Hospitals then and now, near and far
Exit Ramp

Hospitals then and now, near and far

Rosanne Skopp
Rosanne Skopp

Arguably the most iconic building in our neighborhood was the “Wigwam on the Hill,” the famed Weequahic High School. Founded in 1933, the school brought serious educational opportunities to us students, often immigrants or the children of immigrants. We learned, along with the likes of Philip Roth and many other renowned Newark Jews, and we were proud of our school and the places we were able to go from our often humble beginnings.

But long before Weequahic opened its doors, another famed institution established by Newark’s Jews could be seen from vantage points throughout the city. Beginning in 1900, and thriving until today, the Newark Beth Israel Hospital — now known as Newark Beth Israel Medical Center — was a source of incredible pride to the members of the community. When we needed medical care it was to “the Beth” that we headed.

Just about all of my friends — and my younger sister and I — were born at the Beth. Where else? And, in 1963, when I was still a resident of Newark, Amy Jill Skopp, our first-born, came into the world on the sixth floor. When we knew the time had come my husband and I walked the block and a half to the hospital. Upon arrival, he was summarily dispatched and told to go home and watch TV. He dutifully obeyed. In those days, fathers had no standing in the delivery room.

All of our family’s life-cycle events centered around the Beth. Zayda breathed his last there at age 87, marking the first death that I, then 12, experienced of someone close to me. Aunt Irene died at age 48, a tragic passing, a short time after Zayda. And so our lives went, with never a thought to get a second opinion or seek advice elsewhere. That’s how it was; perhaps we were unsophisticated, but maybe faith in medical care is not such a bad thing after all. Weequahic High was where we got educated, and Beth Israel was where we got medicated.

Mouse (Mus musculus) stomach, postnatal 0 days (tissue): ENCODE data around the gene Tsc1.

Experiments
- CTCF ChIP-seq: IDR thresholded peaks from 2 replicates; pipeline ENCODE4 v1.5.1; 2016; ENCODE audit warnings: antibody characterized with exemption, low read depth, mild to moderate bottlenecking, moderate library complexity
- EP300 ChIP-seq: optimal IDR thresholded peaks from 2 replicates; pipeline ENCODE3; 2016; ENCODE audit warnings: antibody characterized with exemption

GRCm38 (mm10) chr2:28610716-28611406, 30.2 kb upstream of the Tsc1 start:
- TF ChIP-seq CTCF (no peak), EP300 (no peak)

I’ve been thinking about Beth Israel a lot lately because I’ve had quite a few hospital experiences in the past few months. Gall bladder removal preceded by sepsis at Morristown Memorial, a couple of unpleasant procedures for my husband at Overlook, two trips to the ER at Saint Barnabas on the same night. We’ve received more care in this time than I’d like to consider — all of it competent and dispensed with kindness and consideration, but, honestly, who wants to be in the hospital for anything except a baby delivery?

Most recently, I spent an overnight in another iconic hospital, Shaare Zedek in Jerusalem. I remember when our friend and neighbor Yosef was hospitalized in the old Shaare Zedek on Jaffa Road in 1973. It was a miserable winter Shabbat, and his wife, Chana, insisted on taking the long walk to the hospital from our neighborhood in French Hill, the rain driven by strong gusts of wind, only to discover that she was too late and that Yosef, at age 57, was dead — a tragic loss.

But the hospital would never have deemed it acceptable to call her to save her from the walk, and she would not have answered the phone anyway, even knowing her husband’s critical situation. That night, after Shabbat, Yosef was buried on Jerusalem’s Mount of Olives, the site of an important Jewish cemetery for millennia.

The new Shaare Zedek opened its doors in 1980, and that’s where I spent a night not long ago when fierce wind literally blew me to the ground, breaking my pelvis. I was admitted, and our grandson Josh insisted on staying with me through the night — stretched out on three plastic chairs — giving Saba, his exhausted 82-year-old grandfather, a break. My grandson’s love and loyalty touch me to the depths of my soul.

My orthopedist, a young man named Mohammed, instilled trust in me. All the technicians, from the phlebotomists to the CT operators, were highly competent and very nice — both qualities being of the utmost importance for hospital workers to possess.

I lay in a huge room filled with men and women together, each bed separated from the others by plastic. My next-bed neighbor prayed the entire night in Arabic, and I hoped I was included in her prayers; she was in mine.

The next morning we went to Amy Jill and her husband Mark’s apartment. And now here I am, back in New Jersey, striving to recover and remembering the halcyon days when I thought hospitals were only for delivering babies. It was never true, of course, but I can pretend. We have two great-grandchildren, and I’d like some more.

Rosanne Skopp is a frequent blogger for the Times of Israel. She lives in West Orange and Israel.

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